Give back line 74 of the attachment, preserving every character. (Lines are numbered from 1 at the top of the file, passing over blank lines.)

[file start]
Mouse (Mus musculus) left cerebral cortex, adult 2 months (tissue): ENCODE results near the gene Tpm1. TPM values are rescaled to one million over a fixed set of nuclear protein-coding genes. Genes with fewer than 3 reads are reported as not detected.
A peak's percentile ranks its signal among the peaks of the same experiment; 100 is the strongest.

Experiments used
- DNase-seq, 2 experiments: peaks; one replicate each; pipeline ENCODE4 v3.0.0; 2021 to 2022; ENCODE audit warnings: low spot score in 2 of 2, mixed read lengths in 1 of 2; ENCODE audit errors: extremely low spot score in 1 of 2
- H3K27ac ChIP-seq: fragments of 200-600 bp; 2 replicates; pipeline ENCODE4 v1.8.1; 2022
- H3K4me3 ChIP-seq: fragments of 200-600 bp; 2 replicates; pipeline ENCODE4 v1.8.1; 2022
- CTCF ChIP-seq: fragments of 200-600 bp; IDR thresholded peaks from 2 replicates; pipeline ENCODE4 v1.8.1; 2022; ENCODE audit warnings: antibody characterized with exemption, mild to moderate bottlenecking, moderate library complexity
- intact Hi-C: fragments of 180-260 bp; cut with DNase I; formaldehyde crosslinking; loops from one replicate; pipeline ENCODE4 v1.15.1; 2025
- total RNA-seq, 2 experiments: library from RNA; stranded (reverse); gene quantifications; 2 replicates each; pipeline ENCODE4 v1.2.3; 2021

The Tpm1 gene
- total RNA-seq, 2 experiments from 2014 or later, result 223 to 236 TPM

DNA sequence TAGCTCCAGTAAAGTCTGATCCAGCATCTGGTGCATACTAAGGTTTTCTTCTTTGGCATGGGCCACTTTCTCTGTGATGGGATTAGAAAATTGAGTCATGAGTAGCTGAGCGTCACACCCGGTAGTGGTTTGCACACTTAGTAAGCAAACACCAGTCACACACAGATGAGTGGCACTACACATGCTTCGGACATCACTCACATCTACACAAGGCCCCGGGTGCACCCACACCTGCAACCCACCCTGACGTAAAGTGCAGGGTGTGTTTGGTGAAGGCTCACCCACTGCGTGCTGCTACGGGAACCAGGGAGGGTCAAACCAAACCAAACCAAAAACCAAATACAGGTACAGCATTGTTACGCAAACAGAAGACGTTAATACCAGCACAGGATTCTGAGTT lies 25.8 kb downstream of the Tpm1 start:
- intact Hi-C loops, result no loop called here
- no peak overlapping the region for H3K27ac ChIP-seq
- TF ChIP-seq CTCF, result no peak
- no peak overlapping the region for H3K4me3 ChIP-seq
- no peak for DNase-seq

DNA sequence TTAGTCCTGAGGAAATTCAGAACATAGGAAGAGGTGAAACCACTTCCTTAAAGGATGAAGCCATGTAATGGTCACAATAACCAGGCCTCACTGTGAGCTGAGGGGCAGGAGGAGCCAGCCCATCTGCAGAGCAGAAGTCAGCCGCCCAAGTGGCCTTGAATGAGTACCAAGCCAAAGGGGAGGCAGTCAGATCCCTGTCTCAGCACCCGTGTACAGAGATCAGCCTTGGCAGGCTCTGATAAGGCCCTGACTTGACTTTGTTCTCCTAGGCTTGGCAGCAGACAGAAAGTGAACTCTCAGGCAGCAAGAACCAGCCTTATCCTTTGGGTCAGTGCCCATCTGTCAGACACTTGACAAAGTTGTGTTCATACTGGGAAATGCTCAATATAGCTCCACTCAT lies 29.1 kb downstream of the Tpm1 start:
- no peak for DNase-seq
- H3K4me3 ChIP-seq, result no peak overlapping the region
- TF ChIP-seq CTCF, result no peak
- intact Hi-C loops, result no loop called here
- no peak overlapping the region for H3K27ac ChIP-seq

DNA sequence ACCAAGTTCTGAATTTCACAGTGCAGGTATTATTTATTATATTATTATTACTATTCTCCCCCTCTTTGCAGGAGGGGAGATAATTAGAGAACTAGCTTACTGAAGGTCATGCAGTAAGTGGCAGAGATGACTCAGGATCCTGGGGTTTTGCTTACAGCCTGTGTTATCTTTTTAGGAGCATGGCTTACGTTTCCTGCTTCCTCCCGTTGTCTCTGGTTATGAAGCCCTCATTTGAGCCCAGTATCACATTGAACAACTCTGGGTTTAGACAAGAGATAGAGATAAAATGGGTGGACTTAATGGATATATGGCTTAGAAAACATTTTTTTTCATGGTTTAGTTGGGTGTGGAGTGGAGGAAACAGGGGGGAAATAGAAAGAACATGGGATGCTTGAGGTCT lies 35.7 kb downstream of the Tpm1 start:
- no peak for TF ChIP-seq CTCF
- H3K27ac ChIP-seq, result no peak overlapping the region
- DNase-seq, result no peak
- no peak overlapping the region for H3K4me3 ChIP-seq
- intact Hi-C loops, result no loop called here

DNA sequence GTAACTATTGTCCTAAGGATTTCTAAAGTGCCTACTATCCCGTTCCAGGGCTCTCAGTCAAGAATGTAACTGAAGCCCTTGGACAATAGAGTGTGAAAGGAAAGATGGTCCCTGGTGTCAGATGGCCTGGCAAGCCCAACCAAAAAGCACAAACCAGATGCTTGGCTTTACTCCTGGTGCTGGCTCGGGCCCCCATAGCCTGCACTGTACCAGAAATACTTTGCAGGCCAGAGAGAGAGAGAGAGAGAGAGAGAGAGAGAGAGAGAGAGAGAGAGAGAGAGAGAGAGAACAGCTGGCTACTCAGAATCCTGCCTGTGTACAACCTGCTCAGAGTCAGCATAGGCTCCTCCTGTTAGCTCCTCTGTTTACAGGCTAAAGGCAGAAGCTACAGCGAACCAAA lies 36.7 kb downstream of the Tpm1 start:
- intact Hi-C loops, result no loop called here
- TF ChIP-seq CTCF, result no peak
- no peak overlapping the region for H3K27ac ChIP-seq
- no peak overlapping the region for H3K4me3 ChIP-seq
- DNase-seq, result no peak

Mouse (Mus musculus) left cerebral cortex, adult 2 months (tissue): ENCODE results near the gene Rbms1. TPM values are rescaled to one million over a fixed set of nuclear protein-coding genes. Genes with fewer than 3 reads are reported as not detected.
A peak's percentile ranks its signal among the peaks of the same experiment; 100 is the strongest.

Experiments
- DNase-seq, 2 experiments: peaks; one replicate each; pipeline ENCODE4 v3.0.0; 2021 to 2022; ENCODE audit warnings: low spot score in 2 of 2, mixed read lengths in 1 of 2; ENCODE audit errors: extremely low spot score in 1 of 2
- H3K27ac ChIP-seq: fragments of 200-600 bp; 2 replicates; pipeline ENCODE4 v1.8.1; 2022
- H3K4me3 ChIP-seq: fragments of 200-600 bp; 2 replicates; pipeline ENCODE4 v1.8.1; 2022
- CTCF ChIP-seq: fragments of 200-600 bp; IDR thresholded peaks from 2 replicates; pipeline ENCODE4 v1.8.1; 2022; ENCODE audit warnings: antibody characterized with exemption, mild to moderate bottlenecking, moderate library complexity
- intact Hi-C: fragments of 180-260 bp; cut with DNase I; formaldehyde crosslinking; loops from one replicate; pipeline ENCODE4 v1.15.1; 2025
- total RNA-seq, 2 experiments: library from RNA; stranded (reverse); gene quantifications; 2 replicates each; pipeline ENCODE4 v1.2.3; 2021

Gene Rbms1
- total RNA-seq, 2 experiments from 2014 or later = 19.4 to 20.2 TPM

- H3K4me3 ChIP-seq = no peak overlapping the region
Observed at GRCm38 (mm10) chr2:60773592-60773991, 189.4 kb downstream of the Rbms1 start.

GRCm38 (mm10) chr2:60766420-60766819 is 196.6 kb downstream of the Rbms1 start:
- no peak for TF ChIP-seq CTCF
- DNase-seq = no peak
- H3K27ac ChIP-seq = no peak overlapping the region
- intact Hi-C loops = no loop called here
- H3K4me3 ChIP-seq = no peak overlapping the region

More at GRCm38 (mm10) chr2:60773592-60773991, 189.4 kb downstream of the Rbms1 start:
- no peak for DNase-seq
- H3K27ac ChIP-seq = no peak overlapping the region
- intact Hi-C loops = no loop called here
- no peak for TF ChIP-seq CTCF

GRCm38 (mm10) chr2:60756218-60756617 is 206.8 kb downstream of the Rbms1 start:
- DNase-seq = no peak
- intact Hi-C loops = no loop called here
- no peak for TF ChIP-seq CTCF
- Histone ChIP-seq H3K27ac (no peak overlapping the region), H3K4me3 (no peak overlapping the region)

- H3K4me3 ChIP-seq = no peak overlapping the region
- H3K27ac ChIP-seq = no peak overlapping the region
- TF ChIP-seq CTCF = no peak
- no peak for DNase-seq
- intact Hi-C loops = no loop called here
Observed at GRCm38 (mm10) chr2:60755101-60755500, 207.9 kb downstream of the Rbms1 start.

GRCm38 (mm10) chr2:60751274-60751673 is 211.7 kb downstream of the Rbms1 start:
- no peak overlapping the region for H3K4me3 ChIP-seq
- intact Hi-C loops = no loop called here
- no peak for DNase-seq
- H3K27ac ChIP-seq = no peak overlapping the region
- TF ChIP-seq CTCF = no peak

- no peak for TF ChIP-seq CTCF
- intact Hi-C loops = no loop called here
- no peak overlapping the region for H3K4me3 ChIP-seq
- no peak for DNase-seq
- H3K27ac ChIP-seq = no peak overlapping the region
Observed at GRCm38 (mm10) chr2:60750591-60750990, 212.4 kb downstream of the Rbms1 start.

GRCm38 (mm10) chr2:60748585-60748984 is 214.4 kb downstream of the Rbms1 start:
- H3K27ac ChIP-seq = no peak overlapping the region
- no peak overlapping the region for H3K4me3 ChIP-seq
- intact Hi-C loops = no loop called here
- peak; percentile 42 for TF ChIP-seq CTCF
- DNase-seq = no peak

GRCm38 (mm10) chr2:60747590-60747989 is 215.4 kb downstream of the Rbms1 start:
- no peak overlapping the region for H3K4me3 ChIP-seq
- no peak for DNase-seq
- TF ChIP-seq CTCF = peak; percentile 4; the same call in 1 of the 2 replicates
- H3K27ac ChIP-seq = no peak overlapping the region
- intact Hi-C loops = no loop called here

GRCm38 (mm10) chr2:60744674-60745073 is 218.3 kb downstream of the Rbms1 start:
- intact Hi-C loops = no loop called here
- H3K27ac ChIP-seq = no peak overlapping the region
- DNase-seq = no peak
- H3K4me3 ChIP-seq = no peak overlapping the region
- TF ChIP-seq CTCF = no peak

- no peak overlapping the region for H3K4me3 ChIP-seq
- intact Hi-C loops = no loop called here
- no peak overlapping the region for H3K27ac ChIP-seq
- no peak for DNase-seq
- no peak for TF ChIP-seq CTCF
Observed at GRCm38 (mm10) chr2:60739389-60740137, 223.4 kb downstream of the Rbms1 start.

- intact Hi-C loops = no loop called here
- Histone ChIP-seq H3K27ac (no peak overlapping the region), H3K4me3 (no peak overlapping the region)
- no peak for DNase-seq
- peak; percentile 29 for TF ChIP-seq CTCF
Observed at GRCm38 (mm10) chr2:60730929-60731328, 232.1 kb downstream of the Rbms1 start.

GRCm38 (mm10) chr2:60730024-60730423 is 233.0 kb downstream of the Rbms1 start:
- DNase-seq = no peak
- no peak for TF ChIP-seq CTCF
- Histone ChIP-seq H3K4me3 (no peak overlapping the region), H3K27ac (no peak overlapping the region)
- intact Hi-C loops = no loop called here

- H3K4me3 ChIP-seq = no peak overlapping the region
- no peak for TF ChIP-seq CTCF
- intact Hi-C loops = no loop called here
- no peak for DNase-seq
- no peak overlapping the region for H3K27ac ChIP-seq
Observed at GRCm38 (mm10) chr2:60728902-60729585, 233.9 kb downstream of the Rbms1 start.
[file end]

- no peak for DNase-seq